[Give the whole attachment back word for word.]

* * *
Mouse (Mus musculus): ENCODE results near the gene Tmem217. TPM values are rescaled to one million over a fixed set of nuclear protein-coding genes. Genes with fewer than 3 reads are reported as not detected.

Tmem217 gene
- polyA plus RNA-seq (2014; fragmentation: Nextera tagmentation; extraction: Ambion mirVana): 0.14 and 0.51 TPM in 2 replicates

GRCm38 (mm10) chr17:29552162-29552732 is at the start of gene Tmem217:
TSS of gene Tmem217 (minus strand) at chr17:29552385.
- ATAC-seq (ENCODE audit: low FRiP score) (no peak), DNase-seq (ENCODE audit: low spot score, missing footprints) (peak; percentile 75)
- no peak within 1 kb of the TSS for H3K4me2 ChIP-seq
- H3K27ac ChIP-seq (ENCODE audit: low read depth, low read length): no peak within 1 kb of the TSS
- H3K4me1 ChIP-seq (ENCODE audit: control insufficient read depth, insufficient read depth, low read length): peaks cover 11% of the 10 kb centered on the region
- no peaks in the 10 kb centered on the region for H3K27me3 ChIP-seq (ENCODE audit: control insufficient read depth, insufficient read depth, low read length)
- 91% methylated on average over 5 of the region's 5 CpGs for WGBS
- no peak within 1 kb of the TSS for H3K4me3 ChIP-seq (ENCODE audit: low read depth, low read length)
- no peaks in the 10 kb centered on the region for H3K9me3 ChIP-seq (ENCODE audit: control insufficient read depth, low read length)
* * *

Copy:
Mouse (Mus musculus): ENCODE results near the gene Tmem217. TPM values are rescaled to one million over a fixed set of nuclear protein-coding genes. Genes with fewer than 3 reads are reported as not detected.

Tmem217 gene
- polyA plus RNA-seq (2014; fragmentation: Nextera tagmentation; extraction: Ambion mirVana): 0.14 and 0.51 TPM in 2 replicates

GRCm38 (mm10) chr17:29552162-29552732 is at the start of gene Tmem217:
TSS of gene Tmem217 (minus strand) at chr17:29552385.
- ATAC-seq (ENCODE audit: low FRiP score) (no peak), DNase-seq (ENCODE audit: low spot score, missing footprints) (peak; percentile 75)
- no peak within 1 kb of the TSS for H3K4me2 ChIP-seq
- H3K27ac ChIP-seq (ENCODE audit: low read depth, low read length): no peak within 1 kb of the TSS
- H3K4me1 ChIP-seq (ENCODE audit: control insufficient read depth, insufficient read depth, low read length): peaks cover 11% of the 10 kb centered on the region
- no peaks in the 10 kb centered on the region for H3K27me3 ChIP-seq (ENCODE audit: control insufficient read depth, insufficient read depth, low read length)
- 91% methylated on average over 5 of the region's 5 CpGs for WGBS
- no peak within 1 kb of the TSS for H3K4me3 ChIP-seq (ENCODE audit: low read depth, low read length)
- no peaks in the 10 kb centered on the region for H3K9me3 ChIP-seq (ENCODE audit: control insufficient read depth, low read length)